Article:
Mounting speakers on a ceiling can be a problem. In this case, I wanted to create a hybrid Atmos / Auro3D setup, and four (actually five, but I get back to that) are located in places where people walk or sit below them. So it's a good idea to mount them properly, and make sure they won't drop on somebody's head.

When examining the mount you can see a single nut keeping the whole 'T' shaped mount together. This nut might get loose over time. Also the aluminum 'knob' may break (two of the eight speakers I obtained had that part broken).

In the past some kind of safety cable could be bought as an option. I tried to obtain more information about this option but could never find anything, so I had to cook up my own solution.


Unable to find a small steel cable or other solution, I decided to use a special kind of 'nylon' cord (sorry, I don't know the exact name of the material). I needed some way to fix this to the speaker as well as to the ceiling.

The casing material is a thick, sturdy kind of plastic but it isn't thick enough to hold screws directly, so after opening up the speakers I glued small wood blocks inside.

I then used a round head screw, driven from the outside into the wooden block on the inside, and attached the nylon cable, of course with some knots.

The cable loops over the horizontal part of the original ceiling / wall mount (there's a little space there right at the center of the 'T').

Now if, for whatever reason, the mount breaks or the nut gets loose, and subsequently the speaker would drop then it won't fall down all the way but will be stopped by the cable.

Or so I hope.

I did test though, just to make sure...

Safety first.

Acoustic impact: 0.02% bass reflex frequency

Well, with these speakers being nearly 20 years old I wouldn't have to worry too much about warranty 😁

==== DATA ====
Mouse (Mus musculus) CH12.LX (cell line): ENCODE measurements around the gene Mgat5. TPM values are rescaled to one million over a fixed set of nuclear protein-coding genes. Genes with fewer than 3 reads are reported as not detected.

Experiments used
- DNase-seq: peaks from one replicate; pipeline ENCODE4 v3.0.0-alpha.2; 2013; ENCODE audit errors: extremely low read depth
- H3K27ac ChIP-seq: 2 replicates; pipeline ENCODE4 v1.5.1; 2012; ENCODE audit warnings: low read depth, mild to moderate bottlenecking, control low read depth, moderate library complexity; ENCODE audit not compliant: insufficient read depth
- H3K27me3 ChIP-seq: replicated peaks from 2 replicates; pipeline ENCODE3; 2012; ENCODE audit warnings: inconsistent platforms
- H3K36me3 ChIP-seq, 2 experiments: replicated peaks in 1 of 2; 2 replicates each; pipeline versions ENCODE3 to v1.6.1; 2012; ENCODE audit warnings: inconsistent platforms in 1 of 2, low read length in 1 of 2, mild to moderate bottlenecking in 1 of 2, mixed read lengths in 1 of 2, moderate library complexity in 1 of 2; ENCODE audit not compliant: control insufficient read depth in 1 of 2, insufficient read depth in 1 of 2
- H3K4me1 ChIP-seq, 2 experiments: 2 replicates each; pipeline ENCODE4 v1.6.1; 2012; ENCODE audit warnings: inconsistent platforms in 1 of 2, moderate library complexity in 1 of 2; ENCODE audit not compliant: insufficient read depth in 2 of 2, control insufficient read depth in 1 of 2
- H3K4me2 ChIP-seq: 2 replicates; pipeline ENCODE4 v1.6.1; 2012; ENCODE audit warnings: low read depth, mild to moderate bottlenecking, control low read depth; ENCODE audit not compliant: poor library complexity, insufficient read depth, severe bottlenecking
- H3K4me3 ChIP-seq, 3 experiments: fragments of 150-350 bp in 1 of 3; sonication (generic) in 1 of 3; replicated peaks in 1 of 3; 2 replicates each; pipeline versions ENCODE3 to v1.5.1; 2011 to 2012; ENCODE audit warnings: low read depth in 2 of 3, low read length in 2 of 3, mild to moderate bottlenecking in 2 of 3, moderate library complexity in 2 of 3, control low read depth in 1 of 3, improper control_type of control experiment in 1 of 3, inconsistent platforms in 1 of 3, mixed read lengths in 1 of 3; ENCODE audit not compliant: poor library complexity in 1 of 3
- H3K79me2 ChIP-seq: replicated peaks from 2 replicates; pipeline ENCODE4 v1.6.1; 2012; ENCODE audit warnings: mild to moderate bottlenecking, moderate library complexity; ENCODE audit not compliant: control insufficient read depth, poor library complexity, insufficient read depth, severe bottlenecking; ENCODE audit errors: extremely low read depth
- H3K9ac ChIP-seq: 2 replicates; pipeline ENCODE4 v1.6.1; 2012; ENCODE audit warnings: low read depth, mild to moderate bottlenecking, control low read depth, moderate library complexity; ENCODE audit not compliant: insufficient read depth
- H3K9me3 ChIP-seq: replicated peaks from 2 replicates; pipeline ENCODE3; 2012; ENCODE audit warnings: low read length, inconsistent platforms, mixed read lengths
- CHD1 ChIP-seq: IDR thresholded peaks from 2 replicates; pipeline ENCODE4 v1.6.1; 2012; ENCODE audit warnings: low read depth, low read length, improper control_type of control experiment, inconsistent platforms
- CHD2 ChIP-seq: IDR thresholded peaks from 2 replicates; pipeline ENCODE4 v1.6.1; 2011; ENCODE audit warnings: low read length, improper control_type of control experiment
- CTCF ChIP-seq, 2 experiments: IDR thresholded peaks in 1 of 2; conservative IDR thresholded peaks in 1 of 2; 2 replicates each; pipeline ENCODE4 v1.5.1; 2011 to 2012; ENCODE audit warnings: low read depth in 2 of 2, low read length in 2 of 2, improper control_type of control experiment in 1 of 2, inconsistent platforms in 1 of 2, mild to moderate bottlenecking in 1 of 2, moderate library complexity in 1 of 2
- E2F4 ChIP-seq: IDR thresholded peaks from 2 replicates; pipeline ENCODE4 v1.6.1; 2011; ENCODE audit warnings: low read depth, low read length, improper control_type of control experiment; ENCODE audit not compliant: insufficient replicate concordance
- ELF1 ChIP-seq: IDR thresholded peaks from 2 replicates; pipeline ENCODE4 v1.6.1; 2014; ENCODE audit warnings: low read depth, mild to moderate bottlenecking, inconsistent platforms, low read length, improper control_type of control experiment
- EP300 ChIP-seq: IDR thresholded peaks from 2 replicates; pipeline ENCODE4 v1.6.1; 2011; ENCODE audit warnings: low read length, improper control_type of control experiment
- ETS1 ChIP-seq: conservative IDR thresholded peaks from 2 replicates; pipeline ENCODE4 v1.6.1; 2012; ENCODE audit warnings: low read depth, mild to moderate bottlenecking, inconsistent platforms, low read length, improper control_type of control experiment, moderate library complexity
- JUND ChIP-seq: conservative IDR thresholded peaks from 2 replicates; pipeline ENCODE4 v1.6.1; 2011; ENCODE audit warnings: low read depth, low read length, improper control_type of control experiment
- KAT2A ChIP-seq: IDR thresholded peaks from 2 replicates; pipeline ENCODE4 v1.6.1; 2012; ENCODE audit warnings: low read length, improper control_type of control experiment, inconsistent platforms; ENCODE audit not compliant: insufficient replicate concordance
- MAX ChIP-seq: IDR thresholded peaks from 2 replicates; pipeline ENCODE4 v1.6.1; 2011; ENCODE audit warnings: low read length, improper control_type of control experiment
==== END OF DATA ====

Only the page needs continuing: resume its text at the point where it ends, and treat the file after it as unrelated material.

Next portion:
Ad for the impact on sound quality: adding a cubic centimeter of wood is reducing the internal volume with a cubic centimeter. Well... That's a 0.02% change in volume thus bass reflex frequency. I think I can live with that. ..

Taking the fifth...

I modified all eight speakers to have some spares. Here's my production line 😏 You also can see the different kinds of dampening, compare the 'Made in China' (6x) and 'Made in Taiwan (2x) versions.

I mounted four thus far, but I plan to install number five directly above the listening position for the VOG 'Voice of God' channel in Auro3D. I guess I'll find little material to ever test it, and I'll need an additional amp to use it, but why not. Safety is even more mandatory in that position, I guess 😇

The fifth VOG speaker will require a different kind of mount as it is going to be mounted directly against the ceiling. Unfortunately my SR7011 in 7.4.1 has some amp channels left but doesn't allow me to route VOG to an amp, so I have to add one more box... sigh.

Will be continued...


Completely unrelated, but I have never seen a speaker repainted as much as these monitors. Weird... though probably inspired by some factory color combinations. (I know there have been some different color combos but I could never find out which ones were official.)


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  2. Nice reading about your Solids. What further enhances the quality of the bigger Solids, is to put a brace between the side-walls. No need to do some 'precision engineering' or even permanent solution here. Wedge a piece of wood in between dead center, which are held in place by patches of thick fabric on both sides. Then do the knock-knock test on the casing. You'd be surprised. GOne is the slightly hollow sound. Which is good.

  3. Good idea. Currently my Solid's are all mounted against the ceiling, but I was thinking about using a pair as my desktop monitors (I do have a few spare), so I'll give it a go.